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Little Lady Fauntleroy Review

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by Casimir Harlow Jul 1, 2005

    Back in the late eighties, a strange phenomenon emerged - a supposed child prodigy was revealed by Terry Wogan on national TV. James Harries was ten years old and looked like Harpo Marx (i.e. with crazy permed blonde hair), talked like a member of the Royal family and thought he was a genius. After his father was imprisoned for burning the family fancy dress shop down, the family tried unsuccessfully to sue the Conservative party - who were in power at the time. If you missed it all kicking off at the time and have absolutely no idea what I am talking about then you are in the same boat as me prior to watching this DVD - but don't be put off. This documentary is not really about one would-be celebrity: it is about a real-life family who are simply delusional and borderline certifiable. I am sure there are many out there who remember the strange little boy on TV in the eighties and some who may even already know what became of him, but for me it was a shocking eye-opener.

    Keith Allen (a vastly underrated and underused British actor whose credits include Shallow Grave) initially narrates the archive footage but then he actually hosts the rest of the documentary, conducting interviews not only with the child prodigy - now grown and operationally transformed into a rather strange woman - but also her entire crazy family. Whilst it starts as a seemingly normal documentary where the host simply extorts information out of his victims, Allen takes a refreshingly fresh approach and goes straight for the jugular, tearing apart the family's myths and fantasies one by one with solid research and logical argument. Every family member has the same Masters qualification in Metaphysics - and it turns out that they are all, funnily enough, self-certified. In fact, all of the dozens of qualifications that they each profess to have are completely fabricated. They live their lives within a fantasy world that Allen infiltrates and then tears apart to expose the truth.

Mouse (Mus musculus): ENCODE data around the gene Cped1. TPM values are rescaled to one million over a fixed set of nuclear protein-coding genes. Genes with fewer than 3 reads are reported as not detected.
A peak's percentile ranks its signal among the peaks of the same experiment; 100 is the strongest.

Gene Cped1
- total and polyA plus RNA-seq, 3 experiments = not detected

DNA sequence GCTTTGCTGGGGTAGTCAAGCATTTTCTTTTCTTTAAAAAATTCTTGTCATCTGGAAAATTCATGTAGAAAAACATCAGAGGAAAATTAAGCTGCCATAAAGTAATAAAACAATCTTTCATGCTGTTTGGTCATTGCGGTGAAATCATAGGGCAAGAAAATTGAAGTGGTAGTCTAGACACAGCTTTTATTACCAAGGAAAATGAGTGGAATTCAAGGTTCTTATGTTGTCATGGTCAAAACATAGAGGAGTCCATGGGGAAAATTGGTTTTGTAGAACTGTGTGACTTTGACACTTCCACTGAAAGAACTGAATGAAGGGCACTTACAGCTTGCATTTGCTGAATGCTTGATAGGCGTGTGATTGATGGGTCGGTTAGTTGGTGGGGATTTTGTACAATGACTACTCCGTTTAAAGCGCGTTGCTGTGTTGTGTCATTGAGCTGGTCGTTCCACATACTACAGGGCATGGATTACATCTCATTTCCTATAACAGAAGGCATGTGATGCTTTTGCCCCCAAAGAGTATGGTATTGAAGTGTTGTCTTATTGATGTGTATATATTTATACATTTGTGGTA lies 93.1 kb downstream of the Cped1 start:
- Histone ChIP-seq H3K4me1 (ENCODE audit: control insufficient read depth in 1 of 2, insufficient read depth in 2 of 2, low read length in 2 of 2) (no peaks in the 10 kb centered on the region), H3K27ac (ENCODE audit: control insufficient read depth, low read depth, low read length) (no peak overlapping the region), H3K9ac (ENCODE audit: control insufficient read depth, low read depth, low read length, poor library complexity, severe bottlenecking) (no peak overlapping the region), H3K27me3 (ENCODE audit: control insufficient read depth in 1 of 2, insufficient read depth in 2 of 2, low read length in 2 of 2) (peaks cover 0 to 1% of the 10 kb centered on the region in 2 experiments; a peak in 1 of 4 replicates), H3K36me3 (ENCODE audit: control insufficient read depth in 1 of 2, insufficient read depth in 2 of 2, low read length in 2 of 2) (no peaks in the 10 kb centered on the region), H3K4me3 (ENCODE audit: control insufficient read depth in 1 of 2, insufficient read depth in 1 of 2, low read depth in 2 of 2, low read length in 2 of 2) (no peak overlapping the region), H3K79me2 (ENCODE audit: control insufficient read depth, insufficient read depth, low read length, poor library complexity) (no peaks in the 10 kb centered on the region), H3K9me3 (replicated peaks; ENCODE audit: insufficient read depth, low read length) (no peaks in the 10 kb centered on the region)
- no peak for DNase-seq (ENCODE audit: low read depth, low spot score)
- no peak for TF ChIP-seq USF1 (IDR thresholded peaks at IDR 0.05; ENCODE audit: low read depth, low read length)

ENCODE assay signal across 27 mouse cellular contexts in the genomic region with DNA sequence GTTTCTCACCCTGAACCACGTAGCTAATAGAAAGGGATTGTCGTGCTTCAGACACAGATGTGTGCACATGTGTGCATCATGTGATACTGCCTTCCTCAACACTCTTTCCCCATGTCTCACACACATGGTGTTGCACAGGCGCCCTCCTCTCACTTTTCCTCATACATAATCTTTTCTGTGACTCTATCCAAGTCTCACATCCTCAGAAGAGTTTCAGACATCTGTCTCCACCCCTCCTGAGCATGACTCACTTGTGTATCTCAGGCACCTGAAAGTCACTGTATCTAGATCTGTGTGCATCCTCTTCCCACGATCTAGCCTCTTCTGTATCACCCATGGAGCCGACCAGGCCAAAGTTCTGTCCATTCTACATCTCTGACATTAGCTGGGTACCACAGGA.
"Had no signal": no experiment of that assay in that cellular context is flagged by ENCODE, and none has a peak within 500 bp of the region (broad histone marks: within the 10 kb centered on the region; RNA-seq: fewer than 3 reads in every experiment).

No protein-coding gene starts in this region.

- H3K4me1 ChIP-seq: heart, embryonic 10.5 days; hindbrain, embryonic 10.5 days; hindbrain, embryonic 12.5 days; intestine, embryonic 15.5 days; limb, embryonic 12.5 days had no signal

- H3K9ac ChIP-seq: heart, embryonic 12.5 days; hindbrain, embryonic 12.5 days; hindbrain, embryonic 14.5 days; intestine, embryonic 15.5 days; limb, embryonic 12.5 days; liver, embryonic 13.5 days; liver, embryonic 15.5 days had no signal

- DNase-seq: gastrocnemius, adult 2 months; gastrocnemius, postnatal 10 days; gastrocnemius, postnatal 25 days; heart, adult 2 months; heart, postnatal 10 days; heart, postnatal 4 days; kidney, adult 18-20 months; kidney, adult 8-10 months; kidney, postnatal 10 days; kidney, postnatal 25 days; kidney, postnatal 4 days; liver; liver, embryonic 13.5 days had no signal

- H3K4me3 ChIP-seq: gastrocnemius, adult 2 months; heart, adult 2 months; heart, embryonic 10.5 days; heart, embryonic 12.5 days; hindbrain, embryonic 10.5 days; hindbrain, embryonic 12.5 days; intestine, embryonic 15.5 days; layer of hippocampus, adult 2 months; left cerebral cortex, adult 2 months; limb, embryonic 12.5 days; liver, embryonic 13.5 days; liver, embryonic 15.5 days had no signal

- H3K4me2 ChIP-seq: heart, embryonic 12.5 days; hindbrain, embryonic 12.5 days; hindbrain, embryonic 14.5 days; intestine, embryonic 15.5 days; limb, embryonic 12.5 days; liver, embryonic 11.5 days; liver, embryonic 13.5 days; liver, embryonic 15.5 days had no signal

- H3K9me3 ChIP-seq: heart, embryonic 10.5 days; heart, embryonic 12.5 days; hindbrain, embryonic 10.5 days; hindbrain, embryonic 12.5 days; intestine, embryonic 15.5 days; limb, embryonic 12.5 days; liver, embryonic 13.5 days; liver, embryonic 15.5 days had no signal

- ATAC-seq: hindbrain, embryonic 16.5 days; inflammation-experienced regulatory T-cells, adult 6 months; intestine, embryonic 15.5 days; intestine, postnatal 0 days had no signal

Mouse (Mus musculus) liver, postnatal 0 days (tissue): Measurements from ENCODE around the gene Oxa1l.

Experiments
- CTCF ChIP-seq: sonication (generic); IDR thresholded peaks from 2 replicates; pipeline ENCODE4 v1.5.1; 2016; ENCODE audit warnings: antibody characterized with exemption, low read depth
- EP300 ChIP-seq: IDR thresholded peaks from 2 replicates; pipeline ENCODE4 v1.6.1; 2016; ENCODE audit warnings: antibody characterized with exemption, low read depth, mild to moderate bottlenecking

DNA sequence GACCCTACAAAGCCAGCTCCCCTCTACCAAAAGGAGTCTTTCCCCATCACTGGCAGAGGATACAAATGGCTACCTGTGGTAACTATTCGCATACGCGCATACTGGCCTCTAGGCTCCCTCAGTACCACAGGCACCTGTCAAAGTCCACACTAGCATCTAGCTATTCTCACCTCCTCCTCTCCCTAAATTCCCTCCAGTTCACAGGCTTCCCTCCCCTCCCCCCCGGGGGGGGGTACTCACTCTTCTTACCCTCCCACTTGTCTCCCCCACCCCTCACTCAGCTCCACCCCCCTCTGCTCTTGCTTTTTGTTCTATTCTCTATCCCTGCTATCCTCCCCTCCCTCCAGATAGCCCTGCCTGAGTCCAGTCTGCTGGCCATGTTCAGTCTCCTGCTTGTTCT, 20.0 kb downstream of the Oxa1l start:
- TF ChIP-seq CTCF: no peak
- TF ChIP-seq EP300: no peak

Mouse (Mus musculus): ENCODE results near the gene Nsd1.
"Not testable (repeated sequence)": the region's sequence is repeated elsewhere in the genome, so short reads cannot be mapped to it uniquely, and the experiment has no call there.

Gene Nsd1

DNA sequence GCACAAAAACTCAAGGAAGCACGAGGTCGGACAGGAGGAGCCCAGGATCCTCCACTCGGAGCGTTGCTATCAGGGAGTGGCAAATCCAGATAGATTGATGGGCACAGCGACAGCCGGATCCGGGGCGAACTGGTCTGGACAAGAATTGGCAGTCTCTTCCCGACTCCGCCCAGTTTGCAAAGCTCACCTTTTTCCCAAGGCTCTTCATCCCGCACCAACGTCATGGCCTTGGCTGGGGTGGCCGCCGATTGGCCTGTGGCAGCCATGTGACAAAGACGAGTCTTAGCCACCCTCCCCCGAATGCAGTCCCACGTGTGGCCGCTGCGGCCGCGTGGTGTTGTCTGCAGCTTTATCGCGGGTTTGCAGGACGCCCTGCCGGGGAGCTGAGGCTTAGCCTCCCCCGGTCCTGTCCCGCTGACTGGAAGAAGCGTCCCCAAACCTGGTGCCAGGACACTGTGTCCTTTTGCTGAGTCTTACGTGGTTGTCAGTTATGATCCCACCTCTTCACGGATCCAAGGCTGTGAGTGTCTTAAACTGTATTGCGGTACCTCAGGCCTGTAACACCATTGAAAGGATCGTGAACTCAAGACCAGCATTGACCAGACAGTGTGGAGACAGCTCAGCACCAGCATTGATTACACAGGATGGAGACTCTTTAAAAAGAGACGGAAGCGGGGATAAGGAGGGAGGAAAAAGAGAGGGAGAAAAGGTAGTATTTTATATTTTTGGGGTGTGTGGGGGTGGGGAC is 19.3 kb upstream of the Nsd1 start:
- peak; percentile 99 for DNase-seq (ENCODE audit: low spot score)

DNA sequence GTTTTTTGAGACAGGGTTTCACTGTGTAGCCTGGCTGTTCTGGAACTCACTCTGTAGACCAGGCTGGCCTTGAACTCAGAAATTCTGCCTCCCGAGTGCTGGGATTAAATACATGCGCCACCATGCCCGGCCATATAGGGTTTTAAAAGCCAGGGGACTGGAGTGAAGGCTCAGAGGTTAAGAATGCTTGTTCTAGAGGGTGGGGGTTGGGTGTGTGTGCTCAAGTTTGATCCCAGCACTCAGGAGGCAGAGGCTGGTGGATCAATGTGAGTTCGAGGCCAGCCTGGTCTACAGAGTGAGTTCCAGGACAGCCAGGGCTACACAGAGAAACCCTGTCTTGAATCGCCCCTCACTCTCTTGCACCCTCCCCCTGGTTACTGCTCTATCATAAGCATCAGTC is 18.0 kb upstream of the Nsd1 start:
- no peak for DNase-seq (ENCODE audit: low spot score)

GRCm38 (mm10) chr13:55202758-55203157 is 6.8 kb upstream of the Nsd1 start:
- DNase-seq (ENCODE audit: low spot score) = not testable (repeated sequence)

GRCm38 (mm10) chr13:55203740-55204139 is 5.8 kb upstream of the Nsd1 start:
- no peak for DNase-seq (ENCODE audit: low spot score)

It is difficult to sell a documentary as a DVD purchase because these days movies simply do it better. Biopics and historical epics are all the rage at the moment and with the ridiculous reality TV boom that has submerged Channel 4 in mindless, lowest common denominator drivel, I have little time for any of their 'reality' offerings. But this is somehow different and I think that it is mainly because of the presence of the charismatic Keith Allen. He treats the subject matter the way a normal, average every-day person would treat it - asking all of the questions that you would want him to ask, irrespective of the trouble it gets him into. Aside from the unique insight into a deranged family that exists somewhere out there in Wales, we also get a breathtaking new approach to documentary-making that I hope eventually permeates through to all such Channel 4 productions. It made for refreshing, if fairly disturbing, viewing.